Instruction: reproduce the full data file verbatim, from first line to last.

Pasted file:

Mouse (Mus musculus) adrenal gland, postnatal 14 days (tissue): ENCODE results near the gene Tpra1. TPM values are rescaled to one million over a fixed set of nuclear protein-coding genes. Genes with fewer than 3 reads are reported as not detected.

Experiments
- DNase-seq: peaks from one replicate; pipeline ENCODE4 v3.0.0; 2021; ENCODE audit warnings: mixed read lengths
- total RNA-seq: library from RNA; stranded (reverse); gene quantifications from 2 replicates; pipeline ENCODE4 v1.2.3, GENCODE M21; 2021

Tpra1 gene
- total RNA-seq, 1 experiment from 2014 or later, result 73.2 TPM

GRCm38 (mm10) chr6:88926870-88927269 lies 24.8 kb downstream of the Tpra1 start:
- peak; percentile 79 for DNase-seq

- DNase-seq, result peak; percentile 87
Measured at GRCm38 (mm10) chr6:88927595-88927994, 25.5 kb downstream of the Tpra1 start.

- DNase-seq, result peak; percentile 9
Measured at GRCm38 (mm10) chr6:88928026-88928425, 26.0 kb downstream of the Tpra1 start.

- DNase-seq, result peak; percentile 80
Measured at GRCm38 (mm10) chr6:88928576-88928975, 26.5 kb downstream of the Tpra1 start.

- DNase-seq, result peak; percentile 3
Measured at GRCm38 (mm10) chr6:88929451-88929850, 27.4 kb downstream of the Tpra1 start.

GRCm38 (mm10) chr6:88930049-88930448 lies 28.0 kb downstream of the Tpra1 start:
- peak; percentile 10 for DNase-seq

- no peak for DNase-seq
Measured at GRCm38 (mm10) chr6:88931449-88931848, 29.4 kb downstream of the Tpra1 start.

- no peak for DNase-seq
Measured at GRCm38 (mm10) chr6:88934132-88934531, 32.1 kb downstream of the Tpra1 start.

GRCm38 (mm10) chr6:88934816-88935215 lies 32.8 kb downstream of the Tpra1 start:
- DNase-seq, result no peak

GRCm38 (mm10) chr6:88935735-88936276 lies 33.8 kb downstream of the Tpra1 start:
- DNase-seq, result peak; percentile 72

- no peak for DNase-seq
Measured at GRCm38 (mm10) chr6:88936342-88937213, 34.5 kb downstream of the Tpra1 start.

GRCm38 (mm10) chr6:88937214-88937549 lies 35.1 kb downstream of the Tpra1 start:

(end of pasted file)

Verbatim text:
Mouse (Mus musculus) adrenal gland, postnatal 14 days (tissue): ENCODE results near the gene Tpra1. TPM values are rescaled to one million over a fixed set of nuclear protein-coding genes. Genes with fewer than 3 reads are reported as not detected.

Experiments
- DNase-seq: peaks from one replicate; pipeline ENCODE4 v3.0.0; 2021; ENCODE audit warnings: mixed read lengths
- total RNA-seq: library from RNA; stranded (reverse); gene quantifications from 2 replicates; pipeline ENCODE4 v1.2.3, GENCODE M21; 2021

Tpra1 gene
- total RNA-seq, 1 experiment from 2014 or later, result 73.2 TPM

GRCm38 (mm10) chr6:88926870-88927269 lies 24.8 kb downstream of the Tpra1 start:
- peak; percentile 79 for DNase-seq

- DNase-seq, result peak; percentile 87
Measured at GRCm38 (mm10) chr6:88927595-88927994, 25.5 kb downstream of the Tpra1 start.

- DNase-seq, result peak; percentile 9
Measured at GRCm38 (mm10) chr6:88928026-88928425, 26.0 kb downstream of the Tpra1 start.

- DNase-seq, result peak; percentile 80
Measured at GRCm38 (mm10) chr6:88928576-88928975, 26.5 kb downstream of the Tpra1 start.

- DNase-seq, result peak; percentile 3
Measured at GRCm38 (mm10) chr6:88929451-88929850, 27.4 kb downstream of the Tpra1 start.

GRCm38 (mm10) chr6:88930049-88930448 lies 28.0 kb downstream of the Tpra1 start:
- peak; percentile 10 for DNase-seq

- no peak for DNase-seq
Measured at GRCm38 (mm10) chr6:88931449-88931848, 29.4 kb downstream of the Tpra1 start.

- no peak for DNase-seq
Measured at GRCm38 (mm10) chr6:88934132-88934531, 32.1 kb downstream of the Tpra1 start.

GRCm38 (mm10) chr6:88934816-88935215 lies 32.8 kb downstream of the Tpra1 start:
- DNase-seq, result no peak

GRCm38 (mm10) chr6:88935735-88936276 lies 33.8 kb downstream of the Tpra1 start:
- DNase-seq, result peak; percentile 72

- no peak for DNase-seq
Measured at GRCm38 (mm10) chr6:88936342-88937213, 34.5 kb downstream of the Tpra1 start.

GRCm38 (mm10) chr6:88937214-88937549 lies 35.1 kb downstream of the Tpra1 start: